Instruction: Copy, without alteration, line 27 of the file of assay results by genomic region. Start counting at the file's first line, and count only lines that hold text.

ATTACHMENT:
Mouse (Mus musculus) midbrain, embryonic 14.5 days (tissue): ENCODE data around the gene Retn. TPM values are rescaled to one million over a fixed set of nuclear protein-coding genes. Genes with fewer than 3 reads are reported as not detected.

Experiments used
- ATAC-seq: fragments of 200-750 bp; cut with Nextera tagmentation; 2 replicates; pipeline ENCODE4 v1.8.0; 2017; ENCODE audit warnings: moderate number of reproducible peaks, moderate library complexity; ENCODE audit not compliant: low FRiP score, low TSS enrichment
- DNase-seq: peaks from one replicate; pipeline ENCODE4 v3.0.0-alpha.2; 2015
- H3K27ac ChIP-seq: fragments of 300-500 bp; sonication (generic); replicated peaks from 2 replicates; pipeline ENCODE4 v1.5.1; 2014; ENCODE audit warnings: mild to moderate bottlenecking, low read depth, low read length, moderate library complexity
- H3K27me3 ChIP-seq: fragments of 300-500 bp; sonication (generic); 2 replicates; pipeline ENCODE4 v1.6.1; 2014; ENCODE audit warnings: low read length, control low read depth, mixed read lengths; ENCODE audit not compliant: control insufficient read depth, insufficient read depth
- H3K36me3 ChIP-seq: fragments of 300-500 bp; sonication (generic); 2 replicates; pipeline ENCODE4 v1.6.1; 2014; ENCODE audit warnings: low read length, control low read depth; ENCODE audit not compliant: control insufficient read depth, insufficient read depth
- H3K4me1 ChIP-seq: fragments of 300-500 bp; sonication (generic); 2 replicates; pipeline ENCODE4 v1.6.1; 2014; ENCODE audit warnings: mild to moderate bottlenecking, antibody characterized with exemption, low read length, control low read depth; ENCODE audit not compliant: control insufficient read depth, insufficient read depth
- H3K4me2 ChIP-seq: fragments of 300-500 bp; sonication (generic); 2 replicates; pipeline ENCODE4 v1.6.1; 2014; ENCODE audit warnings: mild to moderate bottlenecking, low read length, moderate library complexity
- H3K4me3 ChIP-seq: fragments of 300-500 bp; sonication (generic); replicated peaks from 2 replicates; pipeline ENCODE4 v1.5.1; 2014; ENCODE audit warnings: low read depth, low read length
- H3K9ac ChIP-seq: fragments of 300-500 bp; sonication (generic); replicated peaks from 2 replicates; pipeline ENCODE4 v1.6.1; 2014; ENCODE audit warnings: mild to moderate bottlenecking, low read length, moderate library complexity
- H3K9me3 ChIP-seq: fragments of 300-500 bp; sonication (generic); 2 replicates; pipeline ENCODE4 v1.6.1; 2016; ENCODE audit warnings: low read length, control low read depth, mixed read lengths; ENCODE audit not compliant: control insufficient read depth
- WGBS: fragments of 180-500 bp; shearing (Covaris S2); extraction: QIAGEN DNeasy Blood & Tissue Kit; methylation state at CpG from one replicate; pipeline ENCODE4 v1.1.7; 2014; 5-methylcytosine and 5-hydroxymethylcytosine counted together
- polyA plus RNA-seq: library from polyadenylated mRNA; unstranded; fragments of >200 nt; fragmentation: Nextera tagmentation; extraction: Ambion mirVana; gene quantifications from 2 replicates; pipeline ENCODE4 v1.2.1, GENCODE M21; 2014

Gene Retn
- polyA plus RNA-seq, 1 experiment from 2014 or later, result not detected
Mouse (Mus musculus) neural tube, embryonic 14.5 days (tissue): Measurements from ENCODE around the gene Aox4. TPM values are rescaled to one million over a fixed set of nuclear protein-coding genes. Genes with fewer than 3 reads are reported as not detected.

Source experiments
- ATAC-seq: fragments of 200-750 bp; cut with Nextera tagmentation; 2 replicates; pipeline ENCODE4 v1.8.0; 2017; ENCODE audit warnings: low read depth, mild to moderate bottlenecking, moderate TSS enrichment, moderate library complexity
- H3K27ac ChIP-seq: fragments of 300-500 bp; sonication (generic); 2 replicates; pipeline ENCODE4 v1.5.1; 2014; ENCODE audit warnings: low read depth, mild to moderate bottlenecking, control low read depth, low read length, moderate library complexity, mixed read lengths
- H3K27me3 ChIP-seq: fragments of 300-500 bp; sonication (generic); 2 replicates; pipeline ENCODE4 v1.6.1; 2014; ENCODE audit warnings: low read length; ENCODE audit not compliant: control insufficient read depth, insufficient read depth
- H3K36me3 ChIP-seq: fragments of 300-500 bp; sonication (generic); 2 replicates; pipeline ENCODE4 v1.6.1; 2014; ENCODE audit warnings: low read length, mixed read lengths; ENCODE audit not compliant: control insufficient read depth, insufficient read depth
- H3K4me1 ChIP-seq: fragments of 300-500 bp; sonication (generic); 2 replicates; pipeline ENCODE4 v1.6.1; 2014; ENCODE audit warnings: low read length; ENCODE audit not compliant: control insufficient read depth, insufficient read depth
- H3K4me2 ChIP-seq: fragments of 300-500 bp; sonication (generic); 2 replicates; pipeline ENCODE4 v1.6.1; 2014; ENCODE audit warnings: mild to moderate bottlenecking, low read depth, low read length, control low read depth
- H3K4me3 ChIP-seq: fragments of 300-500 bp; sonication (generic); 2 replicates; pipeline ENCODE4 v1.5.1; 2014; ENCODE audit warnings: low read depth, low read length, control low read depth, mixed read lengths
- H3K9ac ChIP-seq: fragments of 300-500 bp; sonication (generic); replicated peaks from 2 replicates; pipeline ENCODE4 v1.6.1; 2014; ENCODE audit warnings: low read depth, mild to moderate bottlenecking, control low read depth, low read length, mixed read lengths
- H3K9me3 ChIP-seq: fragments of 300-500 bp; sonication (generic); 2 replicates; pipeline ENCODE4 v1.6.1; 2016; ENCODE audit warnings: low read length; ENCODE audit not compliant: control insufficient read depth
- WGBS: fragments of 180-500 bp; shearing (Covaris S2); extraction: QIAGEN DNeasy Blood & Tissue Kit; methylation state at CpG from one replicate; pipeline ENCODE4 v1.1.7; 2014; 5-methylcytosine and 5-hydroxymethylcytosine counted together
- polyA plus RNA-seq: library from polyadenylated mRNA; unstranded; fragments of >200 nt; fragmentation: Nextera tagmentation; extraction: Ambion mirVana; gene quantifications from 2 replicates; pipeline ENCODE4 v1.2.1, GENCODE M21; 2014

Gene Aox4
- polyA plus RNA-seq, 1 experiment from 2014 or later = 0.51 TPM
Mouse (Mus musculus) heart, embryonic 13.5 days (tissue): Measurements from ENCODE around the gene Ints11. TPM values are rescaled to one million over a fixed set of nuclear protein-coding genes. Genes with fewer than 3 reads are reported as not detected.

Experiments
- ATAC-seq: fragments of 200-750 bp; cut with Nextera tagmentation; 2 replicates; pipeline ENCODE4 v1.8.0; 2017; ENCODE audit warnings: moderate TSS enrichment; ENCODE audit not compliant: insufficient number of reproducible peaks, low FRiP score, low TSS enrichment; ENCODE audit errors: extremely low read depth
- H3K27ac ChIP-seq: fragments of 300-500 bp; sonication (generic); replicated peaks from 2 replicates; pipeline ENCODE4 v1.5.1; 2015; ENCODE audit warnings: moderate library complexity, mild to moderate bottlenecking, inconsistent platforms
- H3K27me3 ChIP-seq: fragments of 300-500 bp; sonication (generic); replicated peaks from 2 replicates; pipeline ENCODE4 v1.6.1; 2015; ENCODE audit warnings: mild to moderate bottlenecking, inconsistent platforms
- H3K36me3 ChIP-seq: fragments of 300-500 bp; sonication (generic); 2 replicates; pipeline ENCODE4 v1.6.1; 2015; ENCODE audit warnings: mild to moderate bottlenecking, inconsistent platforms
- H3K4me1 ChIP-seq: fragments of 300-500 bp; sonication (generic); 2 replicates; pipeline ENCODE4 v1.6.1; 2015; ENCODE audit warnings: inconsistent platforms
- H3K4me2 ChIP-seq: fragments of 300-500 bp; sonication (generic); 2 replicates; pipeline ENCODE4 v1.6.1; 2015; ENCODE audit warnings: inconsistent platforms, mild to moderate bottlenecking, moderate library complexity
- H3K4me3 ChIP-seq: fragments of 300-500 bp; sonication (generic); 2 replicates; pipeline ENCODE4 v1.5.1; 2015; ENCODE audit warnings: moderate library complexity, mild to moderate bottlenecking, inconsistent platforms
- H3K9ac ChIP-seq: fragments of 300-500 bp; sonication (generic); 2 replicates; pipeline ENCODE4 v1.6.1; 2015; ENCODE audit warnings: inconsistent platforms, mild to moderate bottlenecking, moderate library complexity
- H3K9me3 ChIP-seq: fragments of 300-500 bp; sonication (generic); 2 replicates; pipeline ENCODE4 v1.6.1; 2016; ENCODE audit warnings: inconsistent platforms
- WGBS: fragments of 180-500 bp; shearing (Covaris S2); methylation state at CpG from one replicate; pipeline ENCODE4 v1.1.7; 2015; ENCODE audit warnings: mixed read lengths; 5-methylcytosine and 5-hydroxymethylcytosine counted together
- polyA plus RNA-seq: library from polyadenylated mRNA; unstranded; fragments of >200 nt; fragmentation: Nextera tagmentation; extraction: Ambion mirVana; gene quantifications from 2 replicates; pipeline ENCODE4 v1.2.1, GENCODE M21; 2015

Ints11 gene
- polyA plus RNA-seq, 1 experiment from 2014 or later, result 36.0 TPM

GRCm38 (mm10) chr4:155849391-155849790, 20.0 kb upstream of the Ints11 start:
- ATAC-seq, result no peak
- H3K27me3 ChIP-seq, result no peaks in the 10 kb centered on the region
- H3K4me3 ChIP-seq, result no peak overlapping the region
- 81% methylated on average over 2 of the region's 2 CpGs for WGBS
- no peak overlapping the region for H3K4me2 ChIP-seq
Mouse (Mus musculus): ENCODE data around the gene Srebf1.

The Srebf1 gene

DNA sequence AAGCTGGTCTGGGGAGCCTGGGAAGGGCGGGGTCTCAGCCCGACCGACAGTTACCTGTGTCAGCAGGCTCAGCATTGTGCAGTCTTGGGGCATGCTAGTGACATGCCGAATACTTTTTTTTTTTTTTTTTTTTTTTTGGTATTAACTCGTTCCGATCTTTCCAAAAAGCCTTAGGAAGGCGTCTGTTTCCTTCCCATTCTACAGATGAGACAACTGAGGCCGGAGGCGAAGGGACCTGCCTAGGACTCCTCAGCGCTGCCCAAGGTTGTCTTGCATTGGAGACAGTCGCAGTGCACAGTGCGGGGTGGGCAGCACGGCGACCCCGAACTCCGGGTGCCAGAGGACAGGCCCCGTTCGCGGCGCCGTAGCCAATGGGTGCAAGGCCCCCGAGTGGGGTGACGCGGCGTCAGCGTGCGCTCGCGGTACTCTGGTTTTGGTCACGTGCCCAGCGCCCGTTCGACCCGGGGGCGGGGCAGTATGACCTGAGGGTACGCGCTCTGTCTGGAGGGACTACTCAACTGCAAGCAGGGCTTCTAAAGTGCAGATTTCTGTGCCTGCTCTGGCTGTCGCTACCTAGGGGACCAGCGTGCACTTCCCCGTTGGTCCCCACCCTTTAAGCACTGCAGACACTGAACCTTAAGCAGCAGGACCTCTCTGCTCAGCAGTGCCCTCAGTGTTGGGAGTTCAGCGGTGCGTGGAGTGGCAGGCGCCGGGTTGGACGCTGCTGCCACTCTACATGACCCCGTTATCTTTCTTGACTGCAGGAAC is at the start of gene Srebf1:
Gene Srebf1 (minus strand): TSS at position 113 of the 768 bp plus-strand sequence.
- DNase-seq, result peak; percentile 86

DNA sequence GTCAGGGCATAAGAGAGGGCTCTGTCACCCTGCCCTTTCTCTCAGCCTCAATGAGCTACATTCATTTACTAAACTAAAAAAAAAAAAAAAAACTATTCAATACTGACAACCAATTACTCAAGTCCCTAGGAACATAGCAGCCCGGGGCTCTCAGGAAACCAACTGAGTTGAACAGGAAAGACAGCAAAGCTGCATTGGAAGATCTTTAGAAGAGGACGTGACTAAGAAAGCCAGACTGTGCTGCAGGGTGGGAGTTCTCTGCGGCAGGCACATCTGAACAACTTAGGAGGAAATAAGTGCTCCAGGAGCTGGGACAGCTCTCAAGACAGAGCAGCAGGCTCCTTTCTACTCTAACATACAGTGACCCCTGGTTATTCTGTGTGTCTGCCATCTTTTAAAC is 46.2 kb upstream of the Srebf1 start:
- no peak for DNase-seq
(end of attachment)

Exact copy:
- H3K9me3 ChIP-seq: fragments of 300-500 bp; sonication (generic); 2 replicates; pipeline ENCODE4 v1.6.1; 2016; ENCODE audit warnings: low read length; ENCODE audit not compliant: control insufficient read depth